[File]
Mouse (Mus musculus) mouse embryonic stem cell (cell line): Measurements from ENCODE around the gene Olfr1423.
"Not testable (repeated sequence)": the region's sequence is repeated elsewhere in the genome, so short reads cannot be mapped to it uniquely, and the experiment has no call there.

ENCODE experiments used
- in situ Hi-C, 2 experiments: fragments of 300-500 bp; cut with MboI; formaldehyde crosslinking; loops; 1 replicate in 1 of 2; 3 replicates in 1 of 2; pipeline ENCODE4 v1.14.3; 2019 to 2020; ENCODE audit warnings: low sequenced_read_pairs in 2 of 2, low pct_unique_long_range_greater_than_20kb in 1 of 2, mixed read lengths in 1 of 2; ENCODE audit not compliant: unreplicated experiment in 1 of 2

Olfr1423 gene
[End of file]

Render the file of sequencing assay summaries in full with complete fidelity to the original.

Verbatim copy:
Mouse (Mus musculus) mouse embryonic stem cell (cell line): Measurements from ENCODE around the gene Olfr1423.
"Not testable (repeated sequence)": the region's sequence is repeated elsewhere in the genome, so short reads cannot be mapped to it uniquely, and the experiment has no call there.

ENCODE experiments used
- in situ Hi-C, 2 experiments: fragments of 300-500 bp; cut with MboI; formaldehyde crosslinking; loops; 1 replicate in 1 of 2; 3 replicates in 1 of 2; pipeline ENCODE4 v1.14.3; 2019 to 2020; ENCODE audit warnings: low sequenced_read_pairs in 2 of 2, low pct_unique_long_range_greater_than_20kb in 1 of 2, mixed read lengths in 1 of 2; ENCODE audit not compliant: unreplicated experiment in 1 of 2

Olfr1423 gene